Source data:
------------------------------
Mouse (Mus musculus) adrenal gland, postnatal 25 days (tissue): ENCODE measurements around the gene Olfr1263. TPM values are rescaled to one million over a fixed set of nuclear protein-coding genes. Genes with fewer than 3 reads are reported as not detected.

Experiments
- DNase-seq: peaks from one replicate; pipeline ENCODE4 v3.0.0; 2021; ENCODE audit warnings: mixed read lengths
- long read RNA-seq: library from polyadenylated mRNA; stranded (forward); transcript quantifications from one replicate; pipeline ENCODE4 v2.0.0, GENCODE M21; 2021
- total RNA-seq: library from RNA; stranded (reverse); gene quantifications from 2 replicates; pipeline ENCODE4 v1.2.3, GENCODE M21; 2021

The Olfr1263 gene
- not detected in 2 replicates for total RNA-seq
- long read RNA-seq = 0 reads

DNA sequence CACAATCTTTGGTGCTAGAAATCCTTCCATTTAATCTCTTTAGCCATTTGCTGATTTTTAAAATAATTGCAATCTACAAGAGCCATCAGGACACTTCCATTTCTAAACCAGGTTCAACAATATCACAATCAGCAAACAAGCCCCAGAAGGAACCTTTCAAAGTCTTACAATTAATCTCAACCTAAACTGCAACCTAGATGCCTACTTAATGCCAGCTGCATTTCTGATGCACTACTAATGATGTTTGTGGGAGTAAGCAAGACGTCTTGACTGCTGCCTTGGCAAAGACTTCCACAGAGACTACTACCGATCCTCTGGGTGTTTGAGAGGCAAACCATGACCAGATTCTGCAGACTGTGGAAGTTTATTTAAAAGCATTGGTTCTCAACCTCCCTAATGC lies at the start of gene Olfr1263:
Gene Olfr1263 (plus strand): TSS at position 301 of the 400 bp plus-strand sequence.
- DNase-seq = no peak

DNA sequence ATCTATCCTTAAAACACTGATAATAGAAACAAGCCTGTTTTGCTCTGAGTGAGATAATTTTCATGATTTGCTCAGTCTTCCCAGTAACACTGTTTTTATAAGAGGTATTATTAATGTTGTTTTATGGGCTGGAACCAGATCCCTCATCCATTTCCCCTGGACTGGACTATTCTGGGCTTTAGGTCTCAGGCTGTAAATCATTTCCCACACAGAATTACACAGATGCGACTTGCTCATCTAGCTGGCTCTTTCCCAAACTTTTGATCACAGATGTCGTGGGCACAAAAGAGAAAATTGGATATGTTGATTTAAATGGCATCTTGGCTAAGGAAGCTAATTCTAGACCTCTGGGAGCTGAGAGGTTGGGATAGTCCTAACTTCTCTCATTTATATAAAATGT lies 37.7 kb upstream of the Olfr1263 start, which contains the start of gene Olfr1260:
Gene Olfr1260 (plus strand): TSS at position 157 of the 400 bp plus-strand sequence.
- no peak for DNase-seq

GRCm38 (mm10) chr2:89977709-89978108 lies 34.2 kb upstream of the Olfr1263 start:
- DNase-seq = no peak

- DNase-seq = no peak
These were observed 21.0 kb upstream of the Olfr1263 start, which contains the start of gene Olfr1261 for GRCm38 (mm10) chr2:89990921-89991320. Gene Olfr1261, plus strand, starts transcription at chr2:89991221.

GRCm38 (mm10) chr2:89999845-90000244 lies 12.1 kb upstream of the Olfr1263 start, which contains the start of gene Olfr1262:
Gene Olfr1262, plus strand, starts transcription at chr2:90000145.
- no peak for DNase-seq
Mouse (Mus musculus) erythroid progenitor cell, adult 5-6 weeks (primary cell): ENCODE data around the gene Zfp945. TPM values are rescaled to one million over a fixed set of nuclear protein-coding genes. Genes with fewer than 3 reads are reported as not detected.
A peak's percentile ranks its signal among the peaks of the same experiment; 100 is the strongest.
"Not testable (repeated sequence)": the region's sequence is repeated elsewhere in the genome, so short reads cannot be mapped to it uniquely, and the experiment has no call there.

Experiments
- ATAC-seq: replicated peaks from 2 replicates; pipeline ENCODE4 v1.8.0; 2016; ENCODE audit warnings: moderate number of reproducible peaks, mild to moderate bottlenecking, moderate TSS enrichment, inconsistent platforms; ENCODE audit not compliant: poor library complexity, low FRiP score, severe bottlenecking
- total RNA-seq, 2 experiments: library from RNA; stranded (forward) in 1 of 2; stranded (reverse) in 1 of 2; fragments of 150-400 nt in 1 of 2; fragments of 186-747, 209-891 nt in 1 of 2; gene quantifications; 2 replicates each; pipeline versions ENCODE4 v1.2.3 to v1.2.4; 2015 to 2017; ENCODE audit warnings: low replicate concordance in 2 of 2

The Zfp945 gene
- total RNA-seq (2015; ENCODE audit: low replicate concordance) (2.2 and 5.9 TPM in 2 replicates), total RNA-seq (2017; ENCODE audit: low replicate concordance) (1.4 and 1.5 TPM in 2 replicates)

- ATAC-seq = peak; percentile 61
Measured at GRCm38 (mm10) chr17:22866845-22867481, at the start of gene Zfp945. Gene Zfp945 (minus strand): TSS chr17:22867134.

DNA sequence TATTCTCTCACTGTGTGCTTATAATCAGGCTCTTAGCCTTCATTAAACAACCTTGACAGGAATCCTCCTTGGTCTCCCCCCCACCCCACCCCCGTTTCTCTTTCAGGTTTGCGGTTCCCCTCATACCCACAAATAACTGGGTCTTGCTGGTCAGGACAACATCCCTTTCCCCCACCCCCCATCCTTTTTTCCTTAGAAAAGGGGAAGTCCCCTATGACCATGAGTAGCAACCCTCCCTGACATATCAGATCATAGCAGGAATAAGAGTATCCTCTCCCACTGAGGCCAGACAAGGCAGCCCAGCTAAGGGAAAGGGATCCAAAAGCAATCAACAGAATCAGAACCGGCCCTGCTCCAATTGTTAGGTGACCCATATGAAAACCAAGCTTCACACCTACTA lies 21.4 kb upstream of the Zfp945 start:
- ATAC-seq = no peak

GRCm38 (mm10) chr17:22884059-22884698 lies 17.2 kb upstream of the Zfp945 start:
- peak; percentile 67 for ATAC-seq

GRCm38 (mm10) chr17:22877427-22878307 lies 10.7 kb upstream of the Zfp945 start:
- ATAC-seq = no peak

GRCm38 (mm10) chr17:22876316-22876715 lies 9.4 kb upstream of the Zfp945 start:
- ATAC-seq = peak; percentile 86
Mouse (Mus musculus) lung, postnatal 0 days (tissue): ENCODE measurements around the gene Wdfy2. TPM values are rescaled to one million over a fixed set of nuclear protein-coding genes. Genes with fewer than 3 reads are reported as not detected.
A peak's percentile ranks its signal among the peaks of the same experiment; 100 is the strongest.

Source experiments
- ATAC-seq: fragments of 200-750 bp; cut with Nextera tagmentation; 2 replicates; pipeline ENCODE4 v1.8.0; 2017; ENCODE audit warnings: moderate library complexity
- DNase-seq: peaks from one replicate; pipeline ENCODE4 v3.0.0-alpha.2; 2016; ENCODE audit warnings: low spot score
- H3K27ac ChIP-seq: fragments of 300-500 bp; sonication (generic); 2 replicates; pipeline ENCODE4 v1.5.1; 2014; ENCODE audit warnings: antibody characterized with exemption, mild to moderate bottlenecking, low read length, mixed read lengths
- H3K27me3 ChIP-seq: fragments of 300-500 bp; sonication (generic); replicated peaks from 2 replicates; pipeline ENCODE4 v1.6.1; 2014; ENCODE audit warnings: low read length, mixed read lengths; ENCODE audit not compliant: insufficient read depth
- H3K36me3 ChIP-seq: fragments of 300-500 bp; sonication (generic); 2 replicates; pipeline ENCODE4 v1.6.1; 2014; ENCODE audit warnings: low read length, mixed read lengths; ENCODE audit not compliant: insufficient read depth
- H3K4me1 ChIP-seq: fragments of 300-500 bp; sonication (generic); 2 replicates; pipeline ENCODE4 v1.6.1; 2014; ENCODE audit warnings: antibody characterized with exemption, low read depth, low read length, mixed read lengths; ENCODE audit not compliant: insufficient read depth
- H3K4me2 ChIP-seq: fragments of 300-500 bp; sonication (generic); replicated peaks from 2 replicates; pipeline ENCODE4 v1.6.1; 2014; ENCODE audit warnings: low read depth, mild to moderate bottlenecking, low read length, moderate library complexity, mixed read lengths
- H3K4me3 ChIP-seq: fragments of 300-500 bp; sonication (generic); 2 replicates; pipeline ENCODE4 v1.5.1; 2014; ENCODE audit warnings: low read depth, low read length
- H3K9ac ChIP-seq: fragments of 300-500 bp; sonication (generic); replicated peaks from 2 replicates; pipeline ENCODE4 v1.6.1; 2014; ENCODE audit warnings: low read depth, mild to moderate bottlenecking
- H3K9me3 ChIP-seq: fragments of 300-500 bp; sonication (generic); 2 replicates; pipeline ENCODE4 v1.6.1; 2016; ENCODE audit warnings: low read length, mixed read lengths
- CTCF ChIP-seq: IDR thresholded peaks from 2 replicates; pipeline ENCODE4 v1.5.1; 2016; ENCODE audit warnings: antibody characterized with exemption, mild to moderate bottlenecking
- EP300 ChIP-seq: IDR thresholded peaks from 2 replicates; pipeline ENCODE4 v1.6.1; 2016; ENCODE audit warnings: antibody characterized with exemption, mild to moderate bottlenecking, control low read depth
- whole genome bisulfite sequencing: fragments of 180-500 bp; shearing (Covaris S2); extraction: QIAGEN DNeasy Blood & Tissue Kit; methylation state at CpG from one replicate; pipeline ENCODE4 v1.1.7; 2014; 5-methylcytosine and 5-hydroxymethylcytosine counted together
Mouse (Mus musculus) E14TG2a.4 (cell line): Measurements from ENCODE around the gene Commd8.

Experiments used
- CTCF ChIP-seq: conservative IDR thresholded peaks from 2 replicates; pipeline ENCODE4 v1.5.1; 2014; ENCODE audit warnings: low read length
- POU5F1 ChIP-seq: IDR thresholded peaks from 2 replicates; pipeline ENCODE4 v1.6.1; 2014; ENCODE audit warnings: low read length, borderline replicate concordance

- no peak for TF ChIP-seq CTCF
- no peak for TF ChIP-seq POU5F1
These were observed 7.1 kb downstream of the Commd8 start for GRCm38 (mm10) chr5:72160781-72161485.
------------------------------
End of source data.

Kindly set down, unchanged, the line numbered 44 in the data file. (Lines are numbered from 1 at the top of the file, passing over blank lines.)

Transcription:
- DNase-seq: peaks from one replicate; pipeline ENCODE4 v3.0.0-alpha.2; 2016; ENCODE audit warnings: low spot score